Fatal error: Unexpectedly found nil while unwrapping an Optional value

tl;dr: Swift does not like when you try to access something that doesn’t exist (nil) and will crash if you try to access nil in any way: reading/writing a property that is nil, calling a function when the target is nil. Always use if/let or guard or nil-coalescing ??. The official Swift Language guide’s Optional Binding section covers it nicely.

Tell Me More… about Objective-C

If you’ve read about it, you’re already aware that everyone says Objective-C is a dynamic language or that it’s very flexible. That makes sense, but what does that even mean?

One aspect of flexibility is handling nil without crashing. Unlike Swift, Objective-C’s nil is not opt-in. It exists as part of the language itself. For example, a very simple way to crash a Swift program would be accessing an optional whose value is currently nil.

This will crash the playground/app with an EXC_BAD_INSTRUCTION error.
Swift allows me to opt-in to use nil by calling the ! operator which forces the optional open.

The following code will not crash the Obj-C runtime.

In Objective-C, I can absent-mindedly pass nil to my functions or set it to my properties because we aren’t even handling the instances ourselves: we’re handling pointers. Pointers can naturally end up being nil because they are not the object themselves.

What’s funny about all this is that Objective-C ends up with some interesting idioms that wouldn’t be possible in Swift. For example, trying to check for nullability in Swift is such a big deal that there’s plenty of ways of doing it.

  • if/let: if let string = swiftString { }
  • guard: guard let string = swiftString { }
  • nil-coalescing: let string = swiftString ?? ""
  • optional chaining: swiftString?.count

It’s all about making sure nil doesn’t get mixed up with our regular values. Swift makes nil the enemy and with good reason. It complicates matters greatly by adding an additional state to every value in your program!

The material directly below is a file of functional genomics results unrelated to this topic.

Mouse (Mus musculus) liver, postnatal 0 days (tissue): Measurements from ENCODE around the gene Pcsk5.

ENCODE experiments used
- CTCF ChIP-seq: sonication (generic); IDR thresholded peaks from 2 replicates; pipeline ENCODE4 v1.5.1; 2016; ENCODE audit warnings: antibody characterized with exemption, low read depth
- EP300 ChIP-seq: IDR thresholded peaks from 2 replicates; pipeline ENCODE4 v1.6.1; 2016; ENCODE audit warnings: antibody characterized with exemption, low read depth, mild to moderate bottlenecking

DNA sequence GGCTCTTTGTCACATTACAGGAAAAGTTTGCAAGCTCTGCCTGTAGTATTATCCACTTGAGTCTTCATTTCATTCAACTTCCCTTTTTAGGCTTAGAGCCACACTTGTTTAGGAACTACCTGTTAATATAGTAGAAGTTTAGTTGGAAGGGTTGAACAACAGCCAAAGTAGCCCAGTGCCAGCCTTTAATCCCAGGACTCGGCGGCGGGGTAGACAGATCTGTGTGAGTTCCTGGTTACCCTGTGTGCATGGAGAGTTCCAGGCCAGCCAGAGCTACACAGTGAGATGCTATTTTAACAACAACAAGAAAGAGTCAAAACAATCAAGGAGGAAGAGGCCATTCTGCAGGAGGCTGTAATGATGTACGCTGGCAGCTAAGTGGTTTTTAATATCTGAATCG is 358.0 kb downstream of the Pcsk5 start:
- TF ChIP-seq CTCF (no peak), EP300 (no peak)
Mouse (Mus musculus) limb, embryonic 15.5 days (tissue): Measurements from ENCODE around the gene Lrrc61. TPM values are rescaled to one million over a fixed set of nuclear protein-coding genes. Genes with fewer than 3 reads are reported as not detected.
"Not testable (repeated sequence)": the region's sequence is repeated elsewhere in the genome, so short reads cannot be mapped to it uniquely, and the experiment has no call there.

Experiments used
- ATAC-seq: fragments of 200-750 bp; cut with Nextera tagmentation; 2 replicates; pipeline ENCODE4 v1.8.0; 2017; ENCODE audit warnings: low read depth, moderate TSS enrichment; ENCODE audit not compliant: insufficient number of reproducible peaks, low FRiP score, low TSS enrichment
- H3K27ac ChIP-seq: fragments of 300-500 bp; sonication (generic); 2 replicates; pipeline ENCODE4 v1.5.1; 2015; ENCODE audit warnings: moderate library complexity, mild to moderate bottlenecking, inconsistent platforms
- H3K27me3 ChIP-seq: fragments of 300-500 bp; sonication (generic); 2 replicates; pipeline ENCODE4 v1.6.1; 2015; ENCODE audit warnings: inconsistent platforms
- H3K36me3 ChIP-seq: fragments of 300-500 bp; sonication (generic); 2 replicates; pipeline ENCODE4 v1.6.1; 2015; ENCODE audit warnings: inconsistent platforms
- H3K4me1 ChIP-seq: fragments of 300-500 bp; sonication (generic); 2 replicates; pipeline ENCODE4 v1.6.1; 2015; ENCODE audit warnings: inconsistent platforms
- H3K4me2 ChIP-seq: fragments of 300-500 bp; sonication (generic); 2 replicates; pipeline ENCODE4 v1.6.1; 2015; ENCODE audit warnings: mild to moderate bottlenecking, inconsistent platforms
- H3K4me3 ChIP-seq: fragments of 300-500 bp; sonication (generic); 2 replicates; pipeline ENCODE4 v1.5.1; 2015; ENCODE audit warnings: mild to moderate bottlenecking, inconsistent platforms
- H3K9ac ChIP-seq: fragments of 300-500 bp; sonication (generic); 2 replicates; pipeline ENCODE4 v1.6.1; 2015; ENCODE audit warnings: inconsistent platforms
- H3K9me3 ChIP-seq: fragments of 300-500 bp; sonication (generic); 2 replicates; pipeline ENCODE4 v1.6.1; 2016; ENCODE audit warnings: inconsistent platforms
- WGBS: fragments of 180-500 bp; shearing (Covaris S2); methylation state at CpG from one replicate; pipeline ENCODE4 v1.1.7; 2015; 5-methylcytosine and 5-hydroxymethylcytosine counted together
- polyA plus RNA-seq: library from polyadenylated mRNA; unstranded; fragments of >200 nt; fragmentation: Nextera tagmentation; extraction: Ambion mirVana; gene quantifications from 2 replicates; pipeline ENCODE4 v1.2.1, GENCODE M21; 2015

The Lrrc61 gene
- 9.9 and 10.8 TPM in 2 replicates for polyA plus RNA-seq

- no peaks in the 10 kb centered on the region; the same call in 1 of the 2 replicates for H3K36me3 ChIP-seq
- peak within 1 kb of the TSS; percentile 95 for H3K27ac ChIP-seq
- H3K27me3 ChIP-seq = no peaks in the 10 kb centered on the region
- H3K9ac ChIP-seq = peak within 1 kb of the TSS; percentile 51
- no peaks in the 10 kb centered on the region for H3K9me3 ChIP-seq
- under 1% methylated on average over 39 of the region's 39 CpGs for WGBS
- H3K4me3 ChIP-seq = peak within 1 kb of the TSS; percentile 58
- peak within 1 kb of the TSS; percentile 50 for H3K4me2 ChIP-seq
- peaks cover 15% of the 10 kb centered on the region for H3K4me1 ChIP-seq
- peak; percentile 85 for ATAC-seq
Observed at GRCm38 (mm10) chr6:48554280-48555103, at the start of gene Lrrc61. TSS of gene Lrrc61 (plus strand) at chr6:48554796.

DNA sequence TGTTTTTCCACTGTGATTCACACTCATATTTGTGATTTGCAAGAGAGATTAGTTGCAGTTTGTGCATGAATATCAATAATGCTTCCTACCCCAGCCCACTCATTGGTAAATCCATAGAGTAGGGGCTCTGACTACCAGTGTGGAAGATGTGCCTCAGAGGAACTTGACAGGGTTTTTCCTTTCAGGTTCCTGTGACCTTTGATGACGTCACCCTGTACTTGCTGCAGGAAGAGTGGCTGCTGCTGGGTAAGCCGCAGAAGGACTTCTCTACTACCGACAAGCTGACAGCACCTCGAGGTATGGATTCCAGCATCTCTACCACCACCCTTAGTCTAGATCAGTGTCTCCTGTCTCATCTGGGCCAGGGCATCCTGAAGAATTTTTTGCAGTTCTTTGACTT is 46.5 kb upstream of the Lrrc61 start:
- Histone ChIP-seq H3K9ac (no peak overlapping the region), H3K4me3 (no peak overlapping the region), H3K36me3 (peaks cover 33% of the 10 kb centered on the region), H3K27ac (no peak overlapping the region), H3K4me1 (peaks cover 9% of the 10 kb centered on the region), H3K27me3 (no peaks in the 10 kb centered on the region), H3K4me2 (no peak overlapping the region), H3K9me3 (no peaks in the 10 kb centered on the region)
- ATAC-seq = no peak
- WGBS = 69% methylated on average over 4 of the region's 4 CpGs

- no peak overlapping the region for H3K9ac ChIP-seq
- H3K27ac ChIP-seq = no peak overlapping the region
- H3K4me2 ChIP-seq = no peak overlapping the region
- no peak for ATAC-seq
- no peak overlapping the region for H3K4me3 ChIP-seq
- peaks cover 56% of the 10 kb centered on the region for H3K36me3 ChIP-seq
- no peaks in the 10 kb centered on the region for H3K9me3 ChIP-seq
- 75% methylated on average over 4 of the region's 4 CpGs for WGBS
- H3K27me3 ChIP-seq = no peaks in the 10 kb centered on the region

On the other hand, Objective-C embraces nil. Instead of using any of the above 4 ways of unwrapping, we can do a quick check like so:

Yes, we’re checking if ! on an NSString.

This idiom is actually super common and very useful… once you get used to the absurdity of it. Since Objective-C will always handle pointers, what you’re actually checking is that the pointer is not nil. A pointer is simply an address in memory (e.g. 0x7fffe9ebf984 is a 32-bit pointer), so if our NSString pointer is nil, then its address must be 0x000000000000). Neat!

Not only that, but sending a message (a blog post for another day) to our NSString will not only be accepted by the program, it will return nil back.

We called uppercaseString on nil and nil returned nil back.
There’s a yo dawg joke in there somewhere.

And this makes programming a breeze! You can just pass around nil willy-nilly. If you ever make a mistake by unexpectedly passing nil around, Objective-C will fail silently and I know you will not believe me but it feels amazing. That feeling of being able to worry about things other than if/let, guard let, ?, ??, ! is just liberating.

It’s flexible. That’s what it is. It’s very flexible.

Don’t get me wrong, there’s plenty of things wrong with it too. Sometimes your program would just not do what you expected. Say you clicked on a button or tapped on a switch and nothing would happen and then you’d have to go around debugging who was receiving nil and silently failing.

But there’s an elegance to it that I cannot find in Swift. Maybe it’s just me and maybe it’s because Objective-C was only my first “professional” language. My first job was in 2010 as an iOS developer so all I could do was learn Objective-C and learn it I did.

Either way, that’s enough Objective-C talk for today.

This is a series I started because I love Objective-C. However, I also love Swift! If you love Swift like me, you may like my weekly newsletter where I send you a 15-minute Swift exercise, and have additional sections like interviews from members of our community, junior developer spotlights and more.


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